Different FlagsRecently you printed a story about the...


October 18, 1992

Different Flags

Recently you printed a story about the effect the budget will have on the University of Maryland System. In your story you mentioned the need to protect the "flagship" campus (College ++ Park) and the need to eliminate some programs.

Unfortunately, to different parts of the academic and political communities of Maryland, "flagship campus" means different things. Legislation can designate a single flagship campus. But legislation cannot cause creativity, intellectual diversity, academic achievements and "drive" to instantly develop.

Almost 10 years ago, the faculty at UMBC saw a need to develop a graduate-level program in the field of biotechnology. Accordingly, a M.S. program in applied molecular biology was started. This was the first program of its kind in the nation and I believe it was the first graduate degree in the field of molecular biology that was offered by any component of the University of Maryland.

A purist would contend that this program should have been started at College Park. However, it was successfully developed at UMBC because of the interest and expertise of our faculty. Thus, we have a good example of a philosophy that supports one fully comprehensive institution while not inhibiting creativity at any campus within the system.

Our M.S. program in biological sciences was cited by The Sun as an example of a program that could be eliminated to save money. This degree does not cost UMBC any money. This program has been piggy-backed onto our very successful Ph.D. and applied M.S. programs. The M.S. in biological sciences gives us the opportunity to experiment with new curricula and approaches.

Ronald E. Yasbin


The writer is a professor of biological sciences at UMBC.

Country Music

Eric Siegel's article in the Arts & Entertainment section Sept. 27 quotes country music historian Bill Malone and mourns the loss of country's working-class roots.

I suggest that he consider another quote from Mr. Malone's "Country Music U.S.A.," a statement early in the preface:

"The music developed lineally out of the rural styles of the past, and the bulk of its performers today, in point of origin, are southerners who came from farms or small towns or who are only a generation away from a farm background.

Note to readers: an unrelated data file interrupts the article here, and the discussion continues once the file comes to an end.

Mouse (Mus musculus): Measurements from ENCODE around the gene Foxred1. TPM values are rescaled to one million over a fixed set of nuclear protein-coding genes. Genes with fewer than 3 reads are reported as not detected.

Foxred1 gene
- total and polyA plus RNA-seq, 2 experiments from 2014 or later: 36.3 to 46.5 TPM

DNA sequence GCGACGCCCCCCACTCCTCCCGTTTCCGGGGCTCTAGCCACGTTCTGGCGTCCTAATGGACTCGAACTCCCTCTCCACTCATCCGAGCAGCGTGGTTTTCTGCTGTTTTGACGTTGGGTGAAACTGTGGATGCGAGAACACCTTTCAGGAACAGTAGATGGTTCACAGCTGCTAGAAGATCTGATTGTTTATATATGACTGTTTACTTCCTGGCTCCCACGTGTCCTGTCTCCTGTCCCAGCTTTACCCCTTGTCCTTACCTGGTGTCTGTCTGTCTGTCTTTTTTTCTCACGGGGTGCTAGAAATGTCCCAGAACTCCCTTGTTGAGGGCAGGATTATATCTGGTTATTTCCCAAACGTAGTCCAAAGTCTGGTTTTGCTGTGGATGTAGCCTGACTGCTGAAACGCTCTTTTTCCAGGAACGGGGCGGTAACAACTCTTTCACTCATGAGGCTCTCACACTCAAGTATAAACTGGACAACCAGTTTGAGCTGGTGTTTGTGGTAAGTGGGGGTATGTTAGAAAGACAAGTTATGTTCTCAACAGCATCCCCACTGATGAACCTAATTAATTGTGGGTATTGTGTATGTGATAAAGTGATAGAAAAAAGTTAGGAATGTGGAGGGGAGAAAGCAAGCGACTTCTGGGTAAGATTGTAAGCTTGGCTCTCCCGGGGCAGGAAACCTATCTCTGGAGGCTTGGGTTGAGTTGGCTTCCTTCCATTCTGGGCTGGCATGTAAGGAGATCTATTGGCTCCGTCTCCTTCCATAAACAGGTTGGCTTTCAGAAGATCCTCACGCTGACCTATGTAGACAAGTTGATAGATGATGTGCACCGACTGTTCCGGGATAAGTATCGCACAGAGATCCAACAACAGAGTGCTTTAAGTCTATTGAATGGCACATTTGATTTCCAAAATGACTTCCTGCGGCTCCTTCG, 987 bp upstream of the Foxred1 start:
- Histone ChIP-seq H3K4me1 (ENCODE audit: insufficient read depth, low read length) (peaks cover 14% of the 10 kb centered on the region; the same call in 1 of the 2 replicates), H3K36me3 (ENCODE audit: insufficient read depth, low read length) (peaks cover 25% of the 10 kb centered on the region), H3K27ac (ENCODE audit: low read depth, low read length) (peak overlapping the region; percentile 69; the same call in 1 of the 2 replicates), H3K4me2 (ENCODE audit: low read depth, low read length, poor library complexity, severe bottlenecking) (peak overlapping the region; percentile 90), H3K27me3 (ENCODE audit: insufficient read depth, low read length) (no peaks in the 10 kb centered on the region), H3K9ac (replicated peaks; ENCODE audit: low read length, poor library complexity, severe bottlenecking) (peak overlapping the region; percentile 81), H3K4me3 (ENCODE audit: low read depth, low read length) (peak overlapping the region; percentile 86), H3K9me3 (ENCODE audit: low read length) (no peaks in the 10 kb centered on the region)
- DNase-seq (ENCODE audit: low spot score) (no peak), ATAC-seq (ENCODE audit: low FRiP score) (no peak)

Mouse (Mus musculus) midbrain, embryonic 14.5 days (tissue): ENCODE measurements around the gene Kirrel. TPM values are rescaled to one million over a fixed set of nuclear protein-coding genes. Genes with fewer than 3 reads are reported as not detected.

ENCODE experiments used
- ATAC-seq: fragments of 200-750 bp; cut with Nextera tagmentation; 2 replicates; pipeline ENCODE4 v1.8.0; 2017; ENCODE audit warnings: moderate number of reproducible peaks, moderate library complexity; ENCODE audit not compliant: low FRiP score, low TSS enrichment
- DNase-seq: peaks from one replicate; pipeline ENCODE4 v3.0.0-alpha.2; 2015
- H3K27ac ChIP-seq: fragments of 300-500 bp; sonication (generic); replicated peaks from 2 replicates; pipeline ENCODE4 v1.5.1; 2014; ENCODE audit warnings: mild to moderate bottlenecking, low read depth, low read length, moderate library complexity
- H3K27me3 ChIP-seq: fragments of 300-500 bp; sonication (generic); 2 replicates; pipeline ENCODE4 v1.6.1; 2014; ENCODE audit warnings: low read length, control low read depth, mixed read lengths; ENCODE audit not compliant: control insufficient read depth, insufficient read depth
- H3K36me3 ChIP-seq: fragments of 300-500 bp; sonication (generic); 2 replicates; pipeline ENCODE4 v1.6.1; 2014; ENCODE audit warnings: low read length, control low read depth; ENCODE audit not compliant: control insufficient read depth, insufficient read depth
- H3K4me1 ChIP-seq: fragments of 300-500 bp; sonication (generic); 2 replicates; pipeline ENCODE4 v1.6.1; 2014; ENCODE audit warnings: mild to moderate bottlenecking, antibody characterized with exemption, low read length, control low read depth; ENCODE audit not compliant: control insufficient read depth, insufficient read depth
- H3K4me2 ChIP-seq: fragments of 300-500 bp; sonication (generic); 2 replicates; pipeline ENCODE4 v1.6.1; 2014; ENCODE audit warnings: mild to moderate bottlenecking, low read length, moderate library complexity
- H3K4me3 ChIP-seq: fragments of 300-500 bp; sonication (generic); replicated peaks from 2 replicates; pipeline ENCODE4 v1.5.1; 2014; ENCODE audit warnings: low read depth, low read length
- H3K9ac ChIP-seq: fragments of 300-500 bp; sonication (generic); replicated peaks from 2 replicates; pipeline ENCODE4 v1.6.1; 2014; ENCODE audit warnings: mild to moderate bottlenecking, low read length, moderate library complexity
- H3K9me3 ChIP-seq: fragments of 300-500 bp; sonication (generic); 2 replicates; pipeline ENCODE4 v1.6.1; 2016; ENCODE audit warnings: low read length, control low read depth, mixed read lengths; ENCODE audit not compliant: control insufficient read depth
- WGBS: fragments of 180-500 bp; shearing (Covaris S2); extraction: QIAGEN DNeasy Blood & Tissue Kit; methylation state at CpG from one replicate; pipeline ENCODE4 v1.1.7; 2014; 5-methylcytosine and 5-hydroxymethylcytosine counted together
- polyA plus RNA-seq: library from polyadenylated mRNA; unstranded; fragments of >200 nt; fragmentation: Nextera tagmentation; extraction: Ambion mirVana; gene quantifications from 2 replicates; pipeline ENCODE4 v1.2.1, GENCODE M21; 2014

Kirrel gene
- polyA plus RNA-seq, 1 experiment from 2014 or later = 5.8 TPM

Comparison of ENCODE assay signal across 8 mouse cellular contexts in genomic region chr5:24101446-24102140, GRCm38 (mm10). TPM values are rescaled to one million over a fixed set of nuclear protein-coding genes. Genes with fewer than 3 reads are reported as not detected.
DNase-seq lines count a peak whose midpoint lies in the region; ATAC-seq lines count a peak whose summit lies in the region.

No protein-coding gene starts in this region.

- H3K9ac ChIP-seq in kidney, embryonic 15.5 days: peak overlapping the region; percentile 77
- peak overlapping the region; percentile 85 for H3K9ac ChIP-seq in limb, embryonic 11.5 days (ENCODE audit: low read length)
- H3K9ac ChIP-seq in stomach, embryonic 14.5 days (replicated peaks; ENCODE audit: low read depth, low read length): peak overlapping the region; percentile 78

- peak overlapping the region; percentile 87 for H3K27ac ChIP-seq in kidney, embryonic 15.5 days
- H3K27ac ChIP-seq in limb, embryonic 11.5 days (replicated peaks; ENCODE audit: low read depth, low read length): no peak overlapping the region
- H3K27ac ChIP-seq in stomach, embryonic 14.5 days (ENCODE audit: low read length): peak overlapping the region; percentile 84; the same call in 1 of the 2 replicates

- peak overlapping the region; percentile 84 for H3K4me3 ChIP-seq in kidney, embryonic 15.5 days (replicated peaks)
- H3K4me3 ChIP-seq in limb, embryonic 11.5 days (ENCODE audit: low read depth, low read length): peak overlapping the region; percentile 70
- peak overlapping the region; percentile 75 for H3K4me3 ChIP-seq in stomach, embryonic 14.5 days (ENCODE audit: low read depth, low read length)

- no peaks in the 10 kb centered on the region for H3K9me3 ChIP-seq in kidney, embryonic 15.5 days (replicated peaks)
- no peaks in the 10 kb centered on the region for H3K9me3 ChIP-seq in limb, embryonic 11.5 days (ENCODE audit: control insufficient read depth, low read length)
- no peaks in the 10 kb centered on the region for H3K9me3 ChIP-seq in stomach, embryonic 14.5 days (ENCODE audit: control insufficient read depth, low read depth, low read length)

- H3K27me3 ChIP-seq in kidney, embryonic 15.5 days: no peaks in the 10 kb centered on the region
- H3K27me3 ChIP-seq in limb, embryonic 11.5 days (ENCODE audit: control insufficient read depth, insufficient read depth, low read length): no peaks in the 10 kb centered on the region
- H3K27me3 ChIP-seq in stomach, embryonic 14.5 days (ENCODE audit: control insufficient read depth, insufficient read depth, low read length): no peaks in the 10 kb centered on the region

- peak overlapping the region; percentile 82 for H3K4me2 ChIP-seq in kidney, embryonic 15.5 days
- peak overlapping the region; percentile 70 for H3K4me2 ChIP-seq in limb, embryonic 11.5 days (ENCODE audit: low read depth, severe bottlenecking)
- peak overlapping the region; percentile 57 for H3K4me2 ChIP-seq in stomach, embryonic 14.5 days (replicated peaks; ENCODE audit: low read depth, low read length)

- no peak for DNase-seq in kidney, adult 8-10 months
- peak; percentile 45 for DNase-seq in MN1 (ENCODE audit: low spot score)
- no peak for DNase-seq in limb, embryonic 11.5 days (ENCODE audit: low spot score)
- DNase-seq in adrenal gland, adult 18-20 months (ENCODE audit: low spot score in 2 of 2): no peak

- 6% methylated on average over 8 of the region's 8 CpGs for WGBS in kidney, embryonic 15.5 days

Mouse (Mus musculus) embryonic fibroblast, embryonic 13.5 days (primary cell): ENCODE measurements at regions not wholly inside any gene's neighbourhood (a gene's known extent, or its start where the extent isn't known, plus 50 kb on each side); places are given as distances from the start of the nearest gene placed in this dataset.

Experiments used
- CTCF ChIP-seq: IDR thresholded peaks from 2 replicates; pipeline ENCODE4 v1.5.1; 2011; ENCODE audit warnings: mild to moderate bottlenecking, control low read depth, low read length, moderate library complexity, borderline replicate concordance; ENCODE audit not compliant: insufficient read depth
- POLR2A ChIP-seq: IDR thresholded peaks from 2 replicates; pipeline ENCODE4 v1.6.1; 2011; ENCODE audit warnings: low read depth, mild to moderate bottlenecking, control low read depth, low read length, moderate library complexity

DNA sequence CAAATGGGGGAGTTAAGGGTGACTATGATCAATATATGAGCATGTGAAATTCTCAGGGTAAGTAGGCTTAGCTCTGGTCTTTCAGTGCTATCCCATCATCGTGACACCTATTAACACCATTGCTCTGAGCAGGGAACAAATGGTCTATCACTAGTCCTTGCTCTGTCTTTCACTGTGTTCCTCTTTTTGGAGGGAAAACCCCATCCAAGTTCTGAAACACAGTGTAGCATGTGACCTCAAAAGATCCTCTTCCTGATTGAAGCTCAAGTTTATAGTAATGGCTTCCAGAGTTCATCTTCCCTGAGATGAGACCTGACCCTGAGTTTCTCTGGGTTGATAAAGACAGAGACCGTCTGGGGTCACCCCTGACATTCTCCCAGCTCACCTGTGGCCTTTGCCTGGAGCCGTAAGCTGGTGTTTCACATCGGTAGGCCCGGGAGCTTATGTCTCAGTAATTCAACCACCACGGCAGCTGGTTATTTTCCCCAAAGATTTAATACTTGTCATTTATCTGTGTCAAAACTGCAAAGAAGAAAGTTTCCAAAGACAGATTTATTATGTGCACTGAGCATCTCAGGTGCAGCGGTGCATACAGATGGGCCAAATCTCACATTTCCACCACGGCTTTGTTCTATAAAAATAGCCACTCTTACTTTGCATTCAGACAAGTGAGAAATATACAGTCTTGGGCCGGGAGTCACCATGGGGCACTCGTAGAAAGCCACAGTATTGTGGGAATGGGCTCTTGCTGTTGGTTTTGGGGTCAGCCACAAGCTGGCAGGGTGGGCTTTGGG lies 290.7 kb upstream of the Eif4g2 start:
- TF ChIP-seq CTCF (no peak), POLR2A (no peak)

"The old attitudes, mores and social responses which originally produced the rural musical styles still endure in the southern United States. Country music is still as 'country' as rapid urbanization and commercial pressure will allow it to be."

Perhaps the weekend countdown is not the criterion by which to measure the number of working songs being written and sung these days. The countdown is merely a tabulation of the songs that are currently most popular.

A week of steady listening to Baltimore's country music station would reveal a variety of songs being written and sung which cover virtually every facet of our human condition.

Jane Zee

Glen Arm

High-Rise Yuppies

I do not mind people objecting to my ideas but I resent your correspondent recently accusing me of bitterness, sarcasm and, especially, of not liking yuppies.

I love yuppies. I love their youth, enthusiasm and joie de vivre. I especially love their money -- Baltimore needs every dollar they earn and spend.

I was dead serious in suggesting that we convert high-rise public housing projects into condo paradises for yuppies and for anyone else willing and able to make the hefty monthly payments. The high-rises are in ideal locations for those who have the money to enjoy Baltimore's many attractions.

As it is, when they want to have fun, the yuppies from Owings Mills, Towson and elsewhere get in their cars and drive downtown, wasting precious oil and adding to our pollution. The only thing preventing this is the idiotic and shortsighted regulations of the federal government.

The poor in the highrises need jobs and hope. The unskilled jobs most qualify for are in places like Owings Mills, White Marsh and Columbia. Coca-Cola will build a 900-worker plant in Dorsey in Howard County. The federal government should let Baltimore use its new housing money to provide housing for its unemployed where the jobs are.

I love yuppies. I wish every yuppie in Maryland would move to Baltimore. Then we would start creating jobs here and stop this maddening suburban sprawl that is responsible for so many of our current ills.

Vincent P. Quayle


The writer is director of St. Ambrose Housing Aid Center.

Fairness in Testing Vehicle Emissions

Barry Rascovar's Sept. 27 column, "Subverting the Bidding Process -- Again," implicates Envirotest Technologies Inc. in a conspiracy to somehow tamper with the state's procurement of the new Maryland Vehicle Emissions Inspection Program.

Mr. Rascovar's conclusion in this regard is totally without merit and based upon factually incorrect suppositions.

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